•Press Release Government Health and Social Programs Inequality
Washington DC — Most children live in households that experience at least one negative earnings shock, a decline of 20 percent or more in household earnings from one month to the next, in a typical year. That finding is the basis for a new report released today by the Center for Economic and Policy Research (CEPR).
As legislation is moving through Congress to expand the Child Tax Credit, CEPR Economist Yixia Cai and Senior Policy Fellow Shawn Fremstad explain how the Child Tax Credit could be restructured to provide a reliable buffer against these common earnings shocks.
Most Children Live in Households that Experience One or More Substantial Declines in Earnings During the Year: The Child Tax Credit Should Be Restructured to Help Them finds that on average, nearly half of all children lived in households that experienced one or more negative earnings shocks in each of the years from 2009 to 2016. Among children living in households with extremely low incomes, 80 percent experienced one or more negative earnings shocks on average.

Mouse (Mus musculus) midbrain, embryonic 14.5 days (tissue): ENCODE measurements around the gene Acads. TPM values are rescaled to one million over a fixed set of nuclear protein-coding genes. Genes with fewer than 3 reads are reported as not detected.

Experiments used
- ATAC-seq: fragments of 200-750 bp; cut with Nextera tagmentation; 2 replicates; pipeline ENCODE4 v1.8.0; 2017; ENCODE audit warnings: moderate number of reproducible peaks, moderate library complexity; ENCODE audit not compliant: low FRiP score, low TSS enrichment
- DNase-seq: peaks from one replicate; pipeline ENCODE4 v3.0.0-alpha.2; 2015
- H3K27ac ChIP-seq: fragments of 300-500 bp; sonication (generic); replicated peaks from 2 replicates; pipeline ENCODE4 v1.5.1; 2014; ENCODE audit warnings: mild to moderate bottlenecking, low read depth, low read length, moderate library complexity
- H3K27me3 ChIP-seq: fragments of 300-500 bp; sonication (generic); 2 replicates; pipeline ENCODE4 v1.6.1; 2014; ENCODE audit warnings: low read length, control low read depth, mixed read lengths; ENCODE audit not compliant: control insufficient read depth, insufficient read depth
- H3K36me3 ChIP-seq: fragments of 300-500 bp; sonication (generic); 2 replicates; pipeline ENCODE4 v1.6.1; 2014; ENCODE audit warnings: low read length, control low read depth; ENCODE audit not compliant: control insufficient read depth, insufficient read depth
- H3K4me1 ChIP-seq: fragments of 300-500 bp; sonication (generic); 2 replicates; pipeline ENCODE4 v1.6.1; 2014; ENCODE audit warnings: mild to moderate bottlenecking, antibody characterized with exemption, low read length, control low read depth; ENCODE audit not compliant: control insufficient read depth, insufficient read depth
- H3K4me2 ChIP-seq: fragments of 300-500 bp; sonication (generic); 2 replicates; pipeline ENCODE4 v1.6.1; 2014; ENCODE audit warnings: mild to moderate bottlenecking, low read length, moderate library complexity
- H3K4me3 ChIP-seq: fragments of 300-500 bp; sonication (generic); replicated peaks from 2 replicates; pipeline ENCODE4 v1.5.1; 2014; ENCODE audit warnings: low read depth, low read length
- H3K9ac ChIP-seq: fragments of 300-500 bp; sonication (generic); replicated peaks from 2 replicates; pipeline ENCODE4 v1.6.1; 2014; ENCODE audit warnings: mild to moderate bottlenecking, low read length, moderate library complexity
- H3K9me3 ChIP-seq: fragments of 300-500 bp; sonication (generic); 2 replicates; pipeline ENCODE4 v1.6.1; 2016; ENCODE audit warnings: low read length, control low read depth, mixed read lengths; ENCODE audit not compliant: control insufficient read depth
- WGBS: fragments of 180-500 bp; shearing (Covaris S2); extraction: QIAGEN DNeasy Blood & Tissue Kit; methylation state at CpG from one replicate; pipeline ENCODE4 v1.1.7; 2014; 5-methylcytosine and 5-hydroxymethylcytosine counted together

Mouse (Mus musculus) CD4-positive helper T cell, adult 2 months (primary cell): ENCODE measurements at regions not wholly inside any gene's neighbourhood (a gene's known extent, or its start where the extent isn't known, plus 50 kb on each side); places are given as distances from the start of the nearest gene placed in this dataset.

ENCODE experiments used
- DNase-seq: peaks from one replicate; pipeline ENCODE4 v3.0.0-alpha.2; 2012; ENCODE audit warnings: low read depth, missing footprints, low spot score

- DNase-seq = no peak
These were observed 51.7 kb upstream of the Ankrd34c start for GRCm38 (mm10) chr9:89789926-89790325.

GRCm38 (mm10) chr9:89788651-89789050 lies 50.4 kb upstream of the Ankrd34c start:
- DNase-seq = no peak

About 45 percent of white, non-Hispanic children experienced one or more negative earnings shocks, compared to about 48 percent of Black children and 50 percent of Hispanic children.
“Congress should expand and restructure the Child Tax Credit as a monthly payment that provides a reliable buffer against these shocks,” said co-author Fremstad. “Furthermore, by paying the same per-child benefit to all families with children, as is done in Ireland, Sweden and various other countries, Congress could help parents meet some of the regular monthly costs of parenting while reducing the risks of overpayments that would have the perverse effect of increasing income instability.”